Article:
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May 27, 2011 12:55:41 AM

whitey_rolls said:
I honestly wouldn't be concerned about not getting the 100% best clock possible from the 2600K due to the extra threads, if you are that concerned I believe they can be turned off....

But still I mean I just went into the UEFI changed the multiplier from 34 to 43 and saved it, boom I'm now running at 4.3 ghz that easy. Take some time, buy some nice cooling fiddle with the voltage etc and I'm sure you could get it closer to 5.0, I mean how much do you really need?


That is exactly my point. If I turn it off, then what would be the difference on just getting the i5-2500k instead?
I don't really need to maximize everything, I just want to get the best clock without increasing volt, which again could be higher without the HT and more threads.
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May 27, 2011 1:28:15 AM

"That is exactly my point. If I turn it off, then what would be the difference on just getting the i5-2500k instead?
I don't really need to maximize everything, I just want to get the best clock without increasing volt, which again could be higher without the HT and more threads. "

There's really no way to determine that. A lot of it depends on the chip you get, i.e if you get lucky or not
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May 27, 2011 10:12:03 PM

Bearclaw is correct you could get a 2500k that only OC's to 4.2 ghz or you could get a 2600k that will OC to 5.0ghz, there is quite a bit of luck involved.
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May 28, 2011 2:22:02 AM

Here's the scoop. From what I have seen .... and that of course is limited to what I have read and what I have built, the 2600k seems to hit higher OC's where cooling is not the limiting factor. However, cooling is oft to be the limiting factor at real hi OC's.

You can easily do 4.5 - 4.6 on both. In most cases, the CPU will be the limit here.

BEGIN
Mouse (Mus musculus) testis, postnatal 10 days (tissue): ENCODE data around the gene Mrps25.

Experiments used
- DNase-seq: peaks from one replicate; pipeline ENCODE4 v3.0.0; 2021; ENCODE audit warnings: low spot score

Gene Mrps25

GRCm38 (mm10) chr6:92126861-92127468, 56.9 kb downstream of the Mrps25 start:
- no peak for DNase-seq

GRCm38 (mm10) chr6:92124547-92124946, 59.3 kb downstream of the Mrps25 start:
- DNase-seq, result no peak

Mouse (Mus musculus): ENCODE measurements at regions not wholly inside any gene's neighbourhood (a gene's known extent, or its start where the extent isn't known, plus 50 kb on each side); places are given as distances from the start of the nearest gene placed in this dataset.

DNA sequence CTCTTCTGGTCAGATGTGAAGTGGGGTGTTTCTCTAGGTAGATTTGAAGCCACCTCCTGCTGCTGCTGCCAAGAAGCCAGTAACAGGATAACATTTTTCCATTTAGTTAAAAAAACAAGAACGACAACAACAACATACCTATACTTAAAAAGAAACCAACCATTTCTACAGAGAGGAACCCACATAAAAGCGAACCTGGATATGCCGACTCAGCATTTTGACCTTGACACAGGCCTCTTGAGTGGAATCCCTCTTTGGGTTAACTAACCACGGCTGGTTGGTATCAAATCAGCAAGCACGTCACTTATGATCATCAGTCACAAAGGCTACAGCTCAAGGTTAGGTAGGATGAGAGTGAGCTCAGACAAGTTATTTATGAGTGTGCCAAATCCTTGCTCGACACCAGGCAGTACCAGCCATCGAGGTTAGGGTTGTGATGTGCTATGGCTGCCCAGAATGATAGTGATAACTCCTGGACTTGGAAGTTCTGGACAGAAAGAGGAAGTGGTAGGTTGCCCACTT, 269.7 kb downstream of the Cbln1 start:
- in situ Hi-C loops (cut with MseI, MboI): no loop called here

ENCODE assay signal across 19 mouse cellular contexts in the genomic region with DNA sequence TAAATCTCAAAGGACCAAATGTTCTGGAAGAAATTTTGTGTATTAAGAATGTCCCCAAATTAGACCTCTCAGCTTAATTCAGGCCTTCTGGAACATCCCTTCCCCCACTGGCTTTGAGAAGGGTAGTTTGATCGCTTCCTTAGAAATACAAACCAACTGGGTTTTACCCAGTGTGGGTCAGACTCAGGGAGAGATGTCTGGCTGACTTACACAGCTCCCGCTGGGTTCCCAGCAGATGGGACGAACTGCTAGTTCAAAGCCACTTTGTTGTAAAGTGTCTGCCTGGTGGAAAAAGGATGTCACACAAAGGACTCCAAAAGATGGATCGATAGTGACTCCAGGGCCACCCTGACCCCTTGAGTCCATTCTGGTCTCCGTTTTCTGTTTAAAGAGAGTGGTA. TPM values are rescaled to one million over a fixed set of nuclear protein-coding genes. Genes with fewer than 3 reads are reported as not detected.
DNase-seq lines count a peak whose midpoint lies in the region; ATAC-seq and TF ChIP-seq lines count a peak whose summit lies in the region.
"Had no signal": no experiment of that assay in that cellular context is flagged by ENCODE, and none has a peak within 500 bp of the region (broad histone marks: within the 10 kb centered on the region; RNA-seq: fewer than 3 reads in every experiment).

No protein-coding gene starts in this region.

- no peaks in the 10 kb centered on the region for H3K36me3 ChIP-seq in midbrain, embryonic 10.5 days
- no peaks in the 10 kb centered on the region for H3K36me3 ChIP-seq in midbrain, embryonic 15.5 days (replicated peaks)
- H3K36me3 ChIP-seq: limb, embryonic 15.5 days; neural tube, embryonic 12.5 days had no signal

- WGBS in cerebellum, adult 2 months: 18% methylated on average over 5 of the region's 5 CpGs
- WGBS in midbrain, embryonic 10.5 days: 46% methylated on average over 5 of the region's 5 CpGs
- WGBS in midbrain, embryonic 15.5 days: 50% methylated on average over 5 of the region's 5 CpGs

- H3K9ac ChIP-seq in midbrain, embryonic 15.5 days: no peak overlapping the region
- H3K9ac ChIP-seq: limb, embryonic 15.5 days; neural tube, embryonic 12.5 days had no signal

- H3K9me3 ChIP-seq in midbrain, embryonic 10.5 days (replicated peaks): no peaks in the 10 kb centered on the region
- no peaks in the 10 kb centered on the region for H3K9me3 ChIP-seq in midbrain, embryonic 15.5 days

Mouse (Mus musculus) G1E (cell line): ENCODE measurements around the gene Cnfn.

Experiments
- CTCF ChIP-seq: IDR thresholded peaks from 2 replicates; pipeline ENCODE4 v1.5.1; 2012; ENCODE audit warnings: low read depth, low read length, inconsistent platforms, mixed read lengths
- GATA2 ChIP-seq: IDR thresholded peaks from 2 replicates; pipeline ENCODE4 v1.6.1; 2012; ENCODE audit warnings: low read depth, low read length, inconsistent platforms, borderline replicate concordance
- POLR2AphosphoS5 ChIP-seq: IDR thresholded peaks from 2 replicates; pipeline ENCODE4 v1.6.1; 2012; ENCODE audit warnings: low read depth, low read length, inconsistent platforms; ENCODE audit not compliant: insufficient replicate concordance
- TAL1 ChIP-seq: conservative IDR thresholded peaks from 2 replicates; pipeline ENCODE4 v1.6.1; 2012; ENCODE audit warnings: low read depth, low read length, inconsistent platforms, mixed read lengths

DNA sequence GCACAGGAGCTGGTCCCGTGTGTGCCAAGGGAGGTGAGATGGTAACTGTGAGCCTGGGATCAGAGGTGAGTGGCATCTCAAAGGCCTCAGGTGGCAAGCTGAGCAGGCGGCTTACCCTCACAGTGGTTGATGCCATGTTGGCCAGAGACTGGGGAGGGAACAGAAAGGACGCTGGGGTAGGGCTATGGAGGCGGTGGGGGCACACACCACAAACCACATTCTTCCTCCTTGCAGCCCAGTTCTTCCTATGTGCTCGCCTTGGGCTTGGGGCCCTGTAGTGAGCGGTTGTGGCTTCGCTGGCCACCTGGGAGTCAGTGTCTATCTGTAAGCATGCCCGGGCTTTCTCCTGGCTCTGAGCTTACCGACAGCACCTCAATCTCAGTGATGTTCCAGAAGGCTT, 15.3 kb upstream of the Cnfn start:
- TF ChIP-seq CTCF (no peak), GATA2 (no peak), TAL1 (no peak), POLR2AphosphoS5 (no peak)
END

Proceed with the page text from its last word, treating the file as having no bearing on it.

http://hardforum.com/showthread.php?t=1578110

Quote:
Results are representative of 100 D2 CPUs that were binned and tested for stability under load; these results will most likely represent retail CPUs.
1. Approximately 50% of CPUs can go up to 4.4~4.5 GHz
2. Approximately 40% of CPUs can go up to 4.6~4.7 GHz
3. Approximately 10% of CPUs can go up to 4.8~5 GHz (50+ multipliers are about 2% of this group)


Putting a bigger / better cooler isn't going to help as the CPUs, as indicated above, are otherwise limited. However, when you get CPU's that are capable of hitting 4.7, 4.8 and above .... cooling gets important as the req'd voltages to maintain stability go up rapidly after 4.5 ish.

As you can see here:

http://benchmarkreviews.com/index.php?option=com_conten...

at 4.4 Ghz, the 2500k and 2600k are close in temp (57 and 59). But at 4.8, its 67 and 74. That's cause the higher voltage and extra 4 threads generate more heat than the CPU can efficiently and quickly remove. The article notes the CPU's sweet spot as 4.4 GHz and I have to agree.

With the 2600k, w/ 8 threads, 4.4 Ghz what I set most boxes up with for 24/7 usage . All core temps remain below 60C at that setting. However, to get the best of both worlds so to speak, I like to use the BIOS profiles feature to store multiple profiles. In addition to the 24/7 "everyday" profile, I set up the 2600k's w/ an extreme gaming" profile at 4.8 or more GHz and HT off. Games don't need 8 cores; again temps remain below 70C and system is completely stable. I use the offset method for voltage so as to allow the system to down volt when hi CPU speeds aren't needed.

So yes, you can have the best of both worlds by setting up multiple boots, saving different BIOS profiles using the profile feature in most enthusiast boards. Keep ya 2600k HT boot for all the things that use HT on one profile and set up an max OC gaming profile w/ HT off on the other.
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May 31, 2011 8:58:24 AM

Best answer selected by imakuzim.